The Relationship between Oral Infection, Systemic Disease, Mortality, and Life-History Events



Kubehl, Kayla

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This study explores the association between periodontal disease and periostosis in a sample of 874 individuals of known age at death originating from the Terry Collection, National Museum of Natural History. Because previous studies have found a potential hyper-inflammatory immunological reaction related to periodontal disease related to the dissemination of harmful bacteria it was expected that there would be a significant relationship between periodontal disease and periostosis independent of age. Log-linear analysis found a significant association between periodontal disease and periostosis when the two variables were considered without relation to age (P < 0.008). However, when age was included in the model, no significant association was found (P < 0.390). Instead, results indicate an age dependent association between periosteal lesions (P ≤ 0.0001) and periodontal disease (P ≤ 0.0001). The results suggest that both conditions become more common as individuals age, and that the association between the two variables was best explained as chronic infection. Chronic infection has also been associated with mortality rates, therefore the other portion of this study evaluated survivorship in relation to carious lesion manifestation. Kaplan-Meir survival analysis was used to examine mortality between groups based on sex and carious lesion location on tooth surface (either crown or CEJ/root) because older individual have higher rates of periodontal disease and it was expected that these individual would have higher frequencies of CEJ/root carious lesions. Females with lesions had higher survivorship than females without lesions (P ≤ 0.0001), males with lesions (P ≤ 0.0001), and males without lesions (P ≤ 0.0001). Females with CEJ/root lesions had significantly greater survivorship than males without carious lesions (𝑥2 = 24.517; P ≤ 0.0001), males with only crown lesions (𝑥2 = 19.591; P ≤ 0.0001), and males with CEJ/root lesions (𝑥2 = 6.532; P ≤ 0.011). Females with crown lesions had lower survivorship than females with CEJ/root lesions (𝑥2 = 18.310; P ≤ 0.0001) and males with CEJ/root lesions (𝑥2 = 10.961; P ≤ 0.001). Differences in carious lesion expression within females appears around reproductive lifespan, while CEJ/root caries are found to increase in post-menopausal females. It is likely that these results represent a combination of dietary and life-history based parameters.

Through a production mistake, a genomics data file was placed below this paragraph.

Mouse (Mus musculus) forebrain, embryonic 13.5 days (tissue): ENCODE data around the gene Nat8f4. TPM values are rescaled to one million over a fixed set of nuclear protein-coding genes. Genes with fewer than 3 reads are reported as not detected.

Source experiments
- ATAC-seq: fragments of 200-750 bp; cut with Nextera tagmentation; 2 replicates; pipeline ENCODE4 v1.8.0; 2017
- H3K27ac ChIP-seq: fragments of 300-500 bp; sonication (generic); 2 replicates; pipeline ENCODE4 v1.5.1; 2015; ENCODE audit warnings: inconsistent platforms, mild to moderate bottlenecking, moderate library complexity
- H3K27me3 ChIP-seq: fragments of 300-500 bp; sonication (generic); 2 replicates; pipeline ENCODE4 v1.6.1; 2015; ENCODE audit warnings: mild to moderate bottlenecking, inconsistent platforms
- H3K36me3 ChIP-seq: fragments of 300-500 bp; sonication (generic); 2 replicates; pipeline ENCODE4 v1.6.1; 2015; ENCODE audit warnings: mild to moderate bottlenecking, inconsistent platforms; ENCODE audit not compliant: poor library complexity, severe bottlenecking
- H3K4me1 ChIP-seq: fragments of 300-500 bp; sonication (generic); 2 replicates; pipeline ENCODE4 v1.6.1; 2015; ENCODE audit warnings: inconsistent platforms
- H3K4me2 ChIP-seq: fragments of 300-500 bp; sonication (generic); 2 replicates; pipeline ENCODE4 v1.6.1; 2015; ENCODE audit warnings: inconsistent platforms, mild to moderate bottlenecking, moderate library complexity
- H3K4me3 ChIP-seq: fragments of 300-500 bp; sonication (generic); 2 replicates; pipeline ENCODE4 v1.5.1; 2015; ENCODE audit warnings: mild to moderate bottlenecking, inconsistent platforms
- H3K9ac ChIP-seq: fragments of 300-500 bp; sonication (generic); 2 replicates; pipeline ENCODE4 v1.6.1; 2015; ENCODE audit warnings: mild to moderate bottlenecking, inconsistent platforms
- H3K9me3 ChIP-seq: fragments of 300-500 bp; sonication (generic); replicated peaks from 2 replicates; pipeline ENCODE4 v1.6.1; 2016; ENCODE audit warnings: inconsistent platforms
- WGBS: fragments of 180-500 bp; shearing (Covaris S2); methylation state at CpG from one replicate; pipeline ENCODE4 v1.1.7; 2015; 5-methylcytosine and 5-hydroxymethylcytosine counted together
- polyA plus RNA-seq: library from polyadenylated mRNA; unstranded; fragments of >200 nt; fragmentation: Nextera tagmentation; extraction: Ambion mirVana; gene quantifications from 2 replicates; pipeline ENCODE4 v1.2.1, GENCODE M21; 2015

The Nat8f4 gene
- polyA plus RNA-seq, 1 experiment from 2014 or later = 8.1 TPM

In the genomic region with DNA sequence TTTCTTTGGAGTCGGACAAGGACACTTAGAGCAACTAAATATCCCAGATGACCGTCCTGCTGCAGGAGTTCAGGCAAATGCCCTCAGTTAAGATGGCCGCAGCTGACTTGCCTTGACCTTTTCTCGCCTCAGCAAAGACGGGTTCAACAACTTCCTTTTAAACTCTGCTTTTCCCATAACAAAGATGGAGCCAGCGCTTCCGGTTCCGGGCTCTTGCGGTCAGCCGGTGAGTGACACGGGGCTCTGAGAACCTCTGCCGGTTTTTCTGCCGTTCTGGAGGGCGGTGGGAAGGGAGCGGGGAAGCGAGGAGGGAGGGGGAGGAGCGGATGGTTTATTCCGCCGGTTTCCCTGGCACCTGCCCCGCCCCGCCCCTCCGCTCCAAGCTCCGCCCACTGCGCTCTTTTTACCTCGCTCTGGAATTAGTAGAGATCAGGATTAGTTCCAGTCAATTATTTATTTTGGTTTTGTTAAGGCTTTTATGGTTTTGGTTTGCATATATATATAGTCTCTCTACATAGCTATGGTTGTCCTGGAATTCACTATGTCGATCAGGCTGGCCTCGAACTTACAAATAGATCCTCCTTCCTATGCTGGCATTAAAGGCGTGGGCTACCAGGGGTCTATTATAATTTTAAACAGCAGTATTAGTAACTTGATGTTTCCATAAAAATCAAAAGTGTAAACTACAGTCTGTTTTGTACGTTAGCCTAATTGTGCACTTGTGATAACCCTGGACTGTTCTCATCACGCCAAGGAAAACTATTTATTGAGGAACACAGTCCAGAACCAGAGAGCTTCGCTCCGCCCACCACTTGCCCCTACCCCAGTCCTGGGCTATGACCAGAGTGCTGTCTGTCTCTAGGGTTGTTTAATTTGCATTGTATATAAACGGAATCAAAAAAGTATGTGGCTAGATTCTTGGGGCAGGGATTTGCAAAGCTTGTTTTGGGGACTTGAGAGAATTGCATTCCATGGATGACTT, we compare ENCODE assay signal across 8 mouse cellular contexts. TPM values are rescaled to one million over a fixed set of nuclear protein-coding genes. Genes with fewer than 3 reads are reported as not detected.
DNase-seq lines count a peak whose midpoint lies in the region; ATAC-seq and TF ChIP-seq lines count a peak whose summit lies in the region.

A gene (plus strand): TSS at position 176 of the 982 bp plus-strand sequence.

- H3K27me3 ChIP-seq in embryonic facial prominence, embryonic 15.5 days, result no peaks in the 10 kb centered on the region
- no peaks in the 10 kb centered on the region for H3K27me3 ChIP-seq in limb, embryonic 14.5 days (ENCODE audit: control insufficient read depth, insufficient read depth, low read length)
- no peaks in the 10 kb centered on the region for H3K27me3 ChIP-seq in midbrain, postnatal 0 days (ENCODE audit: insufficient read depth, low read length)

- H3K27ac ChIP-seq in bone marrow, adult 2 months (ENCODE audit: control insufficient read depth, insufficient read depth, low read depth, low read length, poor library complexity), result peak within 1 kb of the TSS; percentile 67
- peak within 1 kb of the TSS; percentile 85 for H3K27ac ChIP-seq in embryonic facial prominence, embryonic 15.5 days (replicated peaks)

Dental caries, Periodontal disease, Life-history events, Systemic illness